How to get more and better video content from an event
Events are great places to harvest video content.Â Not only do they frequently provide a festive backdrop of people having fun, but they also typically have lots of opportunity for shooting *different types *of content.Â It’s always great to plan – but live events have a life of their own and there can be many variables that aren’t known even to the event’s planners! (rain, small turnout, traffic, etc.) Bottom line is that you have toÂ be ready for anything and adapt to the shooting situation. I find that…
Many clients only have the general notion that they want to shoot *some *video at an event, to document and share, but the plan doesn’t get much further than that.Â That’s a shame because events can yield content that addresses many of the business issues they face. Here are a few tips for these situations and ideas for how you can easily use video for a variety of business uses:
What’s the goal(s)? Is the goal to tell the world about an event that just happened? If so, maybe getting a video edited and posted fast is important. If you want to interest others in attending similar events, maybe that means thatÂ a polished and attractive and engaging piece is the best marketing tool. The big take away of this article really is: Know what business goal you are trying to achieve.
Short is better *It’s easy to go overboard and make a really long video. I find that a few well targeted sound bites about the event with some extra footage of what’s going on can be edited into a 1-2 minute video that you can share on your website, You Tube and social media for an added visibility boost.
SEO benefits I think there’s a great opportunity at these events to make several different videos on different aspects of the event: the preparation, the cause, the guests, the food, the music, you get the idea. Not only will you have more content but if optimized with keywords and meta-tags, it can really help boost your visibility in search. **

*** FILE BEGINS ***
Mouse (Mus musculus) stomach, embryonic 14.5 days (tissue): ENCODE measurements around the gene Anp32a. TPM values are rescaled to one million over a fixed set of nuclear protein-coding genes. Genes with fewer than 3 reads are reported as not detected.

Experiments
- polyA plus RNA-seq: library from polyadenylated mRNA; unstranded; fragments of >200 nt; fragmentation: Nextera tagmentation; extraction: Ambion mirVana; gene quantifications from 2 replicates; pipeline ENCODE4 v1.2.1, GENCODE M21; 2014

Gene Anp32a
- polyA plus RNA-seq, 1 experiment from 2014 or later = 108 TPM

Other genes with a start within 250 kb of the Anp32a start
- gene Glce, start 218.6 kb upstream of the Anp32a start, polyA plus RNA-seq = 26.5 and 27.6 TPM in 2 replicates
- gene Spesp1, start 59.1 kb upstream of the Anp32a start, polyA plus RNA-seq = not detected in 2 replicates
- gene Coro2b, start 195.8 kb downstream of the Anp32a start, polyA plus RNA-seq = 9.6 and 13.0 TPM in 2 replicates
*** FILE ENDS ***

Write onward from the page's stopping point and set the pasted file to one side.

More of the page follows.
Customer Testimonials Events are a lively and consolidated way to get customer interviews in one time and place. You can ask them a couple questions first and then ask how they feel about your product or service last once they are warmed up.Â If there’s free food and drinks, even better! They’ll probably be more likely to come and be relaxed and upbeat.Â Other than a test-trial, nothing is more convincing in B2B-land than customer testimonials.
*Answer online audience questions *It might make sense to have some guests or hosts answer some questions related to the event. They can then be used as “how to videos’ on You Tube that viewers can stumble upon while looking for answers.
*Make it about one thing *By keeping each edited video about* one thing *it can be far more targeted for purpose and audience and have a stronger ‘call to action at the end. I like the rule of': make 1 video=make 1 point.
*Find the action *Video is about motion. Find what’s moving and happening at the event: what’s the focus? Once you have footage of that, get reaction shots and reaction statements from other attendees.
Lights & sound With ubiquitous mobile phone cameras, it’s easy to overlook the professional tools of video production…until you realize how dark and loud your event is! Once you get there, it may be too late to do anything about it. If the video is important, spend a few hundred or couple thousand on a crew/shooter who has the gear and training to deal with those situations.
*Papers please *You might need to get permission to film or air the images of the people you shoot. I’m no lawyer but my rule of thumb is if they are in a public place, they have no “expectation of privacy’ and can be used in a video. You have to be careful though, you can’t use their image endorsing a product or in libel. It’s also a good idea to get the spelling, title and contact info of the people who you interview, you may want/need to ID them in the video.
Gravy In addition to video shot with a camera, maybe there are also Power Point slides, images or video that was shown at the event that can be used in your event video. try and make sure to get them while you’re on site, much harder afterwards!
Hot Potato *Seems like these situations can move fast so don’t forget to consider where the video media will live after it’s shot. Who will transfer it from the camera and edit and archive it? Who needs to review it before it’s shared and what revision period might be needed?*
*Music Matters *Make sure you don’t accidentally record and post video of someone singing ‘Happy Birthday!’ That song and many others are copyright protected and for a larger brand, there is a fair chance of getting discovered and sued. *Ouch!
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